THE DAYTON PUBLIC LIBRARY
By Charles F. Sullivan
Very likely you have a good history of the Library, but I know of some side interests that you may not know so I will give them to you and if of value you may use them.
I think that Ben Van Cleve had a small library which he loaned out at a small rental for many years and in 1848 a room was rented in the Phillips building at the south east corner of Second & Main where the Winters Bank is now located, by the Dayton Library Association.
Mrs. Conover also says that they used a room in the U. B. Building.
The Dayton directory of 1871 gives the address of the library “e s Main b 3d & 4th, over Market house; Mrs. Hiley Davies librarian.”
Mrs. Conover says also that they did use the old Central High school and my recollection is that it was just used while the old market house was being replaced by the new one and I know that they moved there at once and occupied the room now used by the police department.
The first floor had cases full of books and also a gallery full and all were behind glass. If you wanted a book, it was up to you to find it and if you found it get the librarian to unlock the case and you would take the book, whether you wanted it or not.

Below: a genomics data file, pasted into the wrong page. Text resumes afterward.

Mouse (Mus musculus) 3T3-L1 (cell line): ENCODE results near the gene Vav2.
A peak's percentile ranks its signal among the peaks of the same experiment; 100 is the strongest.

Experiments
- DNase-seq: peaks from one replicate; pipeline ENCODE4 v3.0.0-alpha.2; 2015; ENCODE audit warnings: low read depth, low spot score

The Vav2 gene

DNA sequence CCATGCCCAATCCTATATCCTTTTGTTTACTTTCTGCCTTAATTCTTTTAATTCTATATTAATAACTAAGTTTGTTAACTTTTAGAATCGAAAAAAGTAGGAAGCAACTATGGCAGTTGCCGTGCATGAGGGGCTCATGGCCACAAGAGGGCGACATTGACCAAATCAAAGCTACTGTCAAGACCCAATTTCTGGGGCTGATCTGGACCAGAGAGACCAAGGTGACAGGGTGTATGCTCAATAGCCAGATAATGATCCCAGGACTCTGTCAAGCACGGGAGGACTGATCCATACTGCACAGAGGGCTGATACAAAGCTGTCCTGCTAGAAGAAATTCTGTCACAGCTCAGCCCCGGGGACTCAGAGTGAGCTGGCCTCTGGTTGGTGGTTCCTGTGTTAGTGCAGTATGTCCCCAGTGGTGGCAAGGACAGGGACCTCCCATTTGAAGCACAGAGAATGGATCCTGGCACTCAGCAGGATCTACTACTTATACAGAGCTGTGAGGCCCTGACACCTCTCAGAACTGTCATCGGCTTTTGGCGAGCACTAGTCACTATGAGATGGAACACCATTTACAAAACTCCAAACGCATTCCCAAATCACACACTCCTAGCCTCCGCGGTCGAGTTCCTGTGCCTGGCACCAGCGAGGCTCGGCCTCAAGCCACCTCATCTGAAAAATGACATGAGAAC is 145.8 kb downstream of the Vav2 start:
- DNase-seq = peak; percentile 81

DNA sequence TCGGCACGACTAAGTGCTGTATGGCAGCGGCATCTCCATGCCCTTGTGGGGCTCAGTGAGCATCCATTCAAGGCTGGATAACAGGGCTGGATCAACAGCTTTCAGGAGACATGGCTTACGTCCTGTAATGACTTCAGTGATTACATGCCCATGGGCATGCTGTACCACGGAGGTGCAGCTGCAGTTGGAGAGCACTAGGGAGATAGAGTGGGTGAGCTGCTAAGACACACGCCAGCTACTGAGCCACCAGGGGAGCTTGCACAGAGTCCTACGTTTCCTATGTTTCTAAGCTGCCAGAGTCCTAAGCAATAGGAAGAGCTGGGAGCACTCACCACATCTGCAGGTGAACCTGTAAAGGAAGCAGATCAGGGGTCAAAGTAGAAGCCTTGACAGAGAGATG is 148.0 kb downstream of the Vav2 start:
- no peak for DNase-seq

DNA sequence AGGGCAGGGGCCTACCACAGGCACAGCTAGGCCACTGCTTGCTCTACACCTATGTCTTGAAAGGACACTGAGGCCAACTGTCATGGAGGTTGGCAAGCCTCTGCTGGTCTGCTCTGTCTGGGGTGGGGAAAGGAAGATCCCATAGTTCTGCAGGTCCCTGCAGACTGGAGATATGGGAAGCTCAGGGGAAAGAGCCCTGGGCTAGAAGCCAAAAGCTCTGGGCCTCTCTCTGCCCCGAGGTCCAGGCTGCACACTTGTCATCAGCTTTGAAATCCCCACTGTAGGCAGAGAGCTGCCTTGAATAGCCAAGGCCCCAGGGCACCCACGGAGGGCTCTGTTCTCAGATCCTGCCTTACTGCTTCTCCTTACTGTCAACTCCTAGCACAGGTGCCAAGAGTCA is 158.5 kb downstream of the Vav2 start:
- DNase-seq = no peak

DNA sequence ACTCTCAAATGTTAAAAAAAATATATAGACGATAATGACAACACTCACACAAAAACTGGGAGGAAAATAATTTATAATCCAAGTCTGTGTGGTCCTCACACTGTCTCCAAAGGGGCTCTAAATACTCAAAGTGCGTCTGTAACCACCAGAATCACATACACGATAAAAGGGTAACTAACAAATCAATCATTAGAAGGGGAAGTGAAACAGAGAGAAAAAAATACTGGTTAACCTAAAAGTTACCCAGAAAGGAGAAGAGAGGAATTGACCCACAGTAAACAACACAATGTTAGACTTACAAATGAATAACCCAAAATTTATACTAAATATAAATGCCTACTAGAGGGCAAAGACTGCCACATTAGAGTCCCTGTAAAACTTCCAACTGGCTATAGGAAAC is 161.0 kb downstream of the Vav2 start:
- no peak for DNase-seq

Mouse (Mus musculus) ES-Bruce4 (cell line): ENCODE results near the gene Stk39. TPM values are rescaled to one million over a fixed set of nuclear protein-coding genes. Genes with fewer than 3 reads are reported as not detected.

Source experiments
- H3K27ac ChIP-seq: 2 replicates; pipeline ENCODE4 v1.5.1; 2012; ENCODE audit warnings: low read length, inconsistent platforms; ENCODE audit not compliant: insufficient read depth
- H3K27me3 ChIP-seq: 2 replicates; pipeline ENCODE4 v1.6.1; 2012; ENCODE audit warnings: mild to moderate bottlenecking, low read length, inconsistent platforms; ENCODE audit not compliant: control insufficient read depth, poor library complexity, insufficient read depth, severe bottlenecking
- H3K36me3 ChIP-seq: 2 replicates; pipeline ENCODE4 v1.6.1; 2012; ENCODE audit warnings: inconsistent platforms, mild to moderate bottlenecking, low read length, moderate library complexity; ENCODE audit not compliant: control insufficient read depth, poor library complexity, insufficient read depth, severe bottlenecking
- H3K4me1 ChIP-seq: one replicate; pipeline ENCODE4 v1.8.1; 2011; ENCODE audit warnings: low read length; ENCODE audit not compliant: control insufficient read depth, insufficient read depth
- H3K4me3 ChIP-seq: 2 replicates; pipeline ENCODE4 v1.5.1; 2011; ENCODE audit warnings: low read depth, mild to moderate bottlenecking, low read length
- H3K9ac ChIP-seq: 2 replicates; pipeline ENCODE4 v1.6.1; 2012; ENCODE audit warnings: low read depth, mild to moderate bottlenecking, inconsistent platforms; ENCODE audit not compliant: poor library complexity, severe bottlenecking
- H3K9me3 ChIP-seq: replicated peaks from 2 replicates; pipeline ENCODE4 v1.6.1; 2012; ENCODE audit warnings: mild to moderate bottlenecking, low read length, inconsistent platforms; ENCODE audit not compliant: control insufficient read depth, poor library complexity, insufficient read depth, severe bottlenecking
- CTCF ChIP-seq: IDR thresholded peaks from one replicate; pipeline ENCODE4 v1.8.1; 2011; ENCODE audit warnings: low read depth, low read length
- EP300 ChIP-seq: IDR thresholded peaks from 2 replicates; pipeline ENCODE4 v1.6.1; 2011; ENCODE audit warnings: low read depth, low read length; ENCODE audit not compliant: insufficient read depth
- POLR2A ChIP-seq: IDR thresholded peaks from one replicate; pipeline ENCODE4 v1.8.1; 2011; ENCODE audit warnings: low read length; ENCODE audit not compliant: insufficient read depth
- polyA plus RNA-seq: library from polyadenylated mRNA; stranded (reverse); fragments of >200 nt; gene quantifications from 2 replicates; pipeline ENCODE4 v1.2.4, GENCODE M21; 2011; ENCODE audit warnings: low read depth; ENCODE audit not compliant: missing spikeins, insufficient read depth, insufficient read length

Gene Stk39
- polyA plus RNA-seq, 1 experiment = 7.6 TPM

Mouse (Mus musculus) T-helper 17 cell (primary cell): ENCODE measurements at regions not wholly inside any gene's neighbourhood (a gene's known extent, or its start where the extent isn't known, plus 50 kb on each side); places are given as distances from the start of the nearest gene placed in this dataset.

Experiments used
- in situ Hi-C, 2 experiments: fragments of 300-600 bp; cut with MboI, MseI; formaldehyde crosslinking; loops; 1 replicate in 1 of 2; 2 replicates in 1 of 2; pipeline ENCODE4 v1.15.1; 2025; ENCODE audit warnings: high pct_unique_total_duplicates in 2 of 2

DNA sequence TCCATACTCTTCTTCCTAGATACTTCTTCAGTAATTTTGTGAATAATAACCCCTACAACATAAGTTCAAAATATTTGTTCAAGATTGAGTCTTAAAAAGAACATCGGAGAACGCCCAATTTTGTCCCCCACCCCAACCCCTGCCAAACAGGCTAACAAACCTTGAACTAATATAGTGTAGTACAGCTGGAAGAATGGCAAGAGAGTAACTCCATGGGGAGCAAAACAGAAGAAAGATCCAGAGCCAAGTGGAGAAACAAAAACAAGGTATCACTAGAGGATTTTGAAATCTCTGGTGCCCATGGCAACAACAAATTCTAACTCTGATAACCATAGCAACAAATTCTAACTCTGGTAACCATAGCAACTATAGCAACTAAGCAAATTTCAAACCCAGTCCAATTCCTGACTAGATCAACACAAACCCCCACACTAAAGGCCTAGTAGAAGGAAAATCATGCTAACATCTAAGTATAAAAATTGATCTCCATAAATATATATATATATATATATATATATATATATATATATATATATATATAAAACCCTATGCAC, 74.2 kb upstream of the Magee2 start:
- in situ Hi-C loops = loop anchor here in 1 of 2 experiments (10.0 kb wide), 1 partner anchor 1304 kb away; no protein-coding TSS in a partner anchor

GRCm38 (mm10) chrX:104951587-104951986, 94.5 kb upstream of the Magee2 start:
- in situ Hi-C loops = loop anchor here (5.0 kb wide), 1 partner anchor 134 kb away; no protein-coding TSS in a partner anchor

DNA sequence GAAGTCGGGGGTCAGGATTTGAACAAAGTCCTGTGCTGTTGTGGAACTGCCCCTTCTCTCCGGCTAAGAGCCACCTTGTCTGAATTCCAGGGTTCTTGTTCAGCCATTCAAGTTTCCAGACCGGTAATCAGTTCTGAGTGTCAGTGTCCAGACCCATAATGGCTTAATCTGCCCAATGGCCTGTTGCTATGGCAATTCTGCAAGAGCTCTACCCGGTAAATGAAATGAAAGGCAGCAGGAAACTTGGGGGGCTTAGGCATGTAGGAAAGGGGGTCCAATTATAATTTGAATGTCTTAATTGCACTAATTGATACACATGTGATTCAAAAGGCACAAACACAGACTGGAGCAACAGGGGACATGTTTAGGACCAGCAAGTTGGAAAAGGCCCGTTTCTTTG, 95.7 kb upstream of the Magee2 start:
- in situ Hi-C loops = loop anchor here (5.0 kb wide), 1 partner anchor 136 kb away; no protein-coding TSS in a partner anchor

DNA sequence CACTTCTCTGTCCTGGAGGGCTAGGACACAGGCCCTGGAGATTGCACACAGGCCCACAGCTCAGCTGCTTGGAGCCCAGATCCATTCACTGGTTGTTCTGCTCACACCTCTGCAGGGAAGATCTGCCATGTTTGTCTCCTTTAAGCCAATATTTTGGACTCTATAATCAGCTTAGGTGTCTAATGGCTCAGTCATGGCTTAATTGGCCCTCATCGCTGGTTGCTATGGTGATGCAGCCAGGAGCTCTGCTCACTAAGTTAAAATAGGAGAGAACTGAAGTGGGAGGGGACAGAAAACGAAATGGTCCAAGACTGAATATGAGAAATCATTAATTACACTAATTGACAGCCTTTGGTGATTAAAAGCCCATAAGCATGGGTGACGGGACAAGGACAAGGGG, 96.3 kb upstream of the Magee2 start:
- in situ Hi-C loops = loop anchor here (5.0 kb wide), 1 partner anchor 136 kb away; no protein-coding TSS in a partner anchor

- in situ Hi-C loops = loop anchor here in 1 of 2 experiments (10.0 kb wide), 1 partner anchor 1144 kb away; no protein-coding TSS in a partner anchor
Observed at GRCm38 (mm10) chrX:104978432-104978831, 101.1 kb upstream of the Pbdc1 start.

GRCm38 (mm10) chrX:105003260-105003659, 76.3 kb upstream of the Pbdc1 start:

The new market house was done in 1876 and the library moved in at once. It soon outgrew this room and also wanted a fire proof building so the park was suggested but many opposed it because it had been donated to the city for park purposes. After it was decided to use the location the building was placed upon the east edge of the park, later when additional room was wanted some of the canal landing was given to the park making the necessary room.
When the old Market house was to be replaced, the question came up what to do with the market while this was doing? There was an iron fence all around the park with a large gate at each corner, but I never heard of the gates being closed for any purpose, and a gravel walk ran diagonally through the park with a fountain in the center.
They then removed the iron fence and it is now upon Wyoming street, leaded into the same base as at the park and serves to keep people from entering Woodland cemetery from the street. The stalls in the old market house were placed just inside of the park and market was held there until the new one was ready probably about a year.
About this time the hay market was moved to Mad River Street from the Public landing along the canal where Patterson Boulevard now runs and that was quite an improvement.